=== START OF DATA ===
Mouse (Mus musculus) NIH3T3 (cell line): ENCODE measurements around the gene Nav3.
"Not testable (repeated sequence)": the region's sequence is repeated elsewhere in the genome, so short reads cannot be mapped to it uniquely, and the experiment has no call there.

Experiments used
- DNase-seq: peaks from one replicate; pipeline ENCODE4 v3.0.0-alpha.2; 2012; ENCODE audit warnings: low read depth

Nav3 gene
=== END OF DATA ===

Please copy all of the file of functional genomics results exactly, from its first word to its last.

Mouse (Mus musculus) NIH3T3 (cell line): ENCODE measurements around the gene Nav3.
"Not testable (repeated sequence)": the region's sequence is repeated elsewhere in the genome, so short reads cannot be mapped to it uniquely, and the experiment has no call there.

Experiments used
- DNase-seq: peaks from one replicate; pipeline ENCODE4 v3.0.0-alpha.2; 2012; ENCODE audit warnings: low read depth

Nav3 gene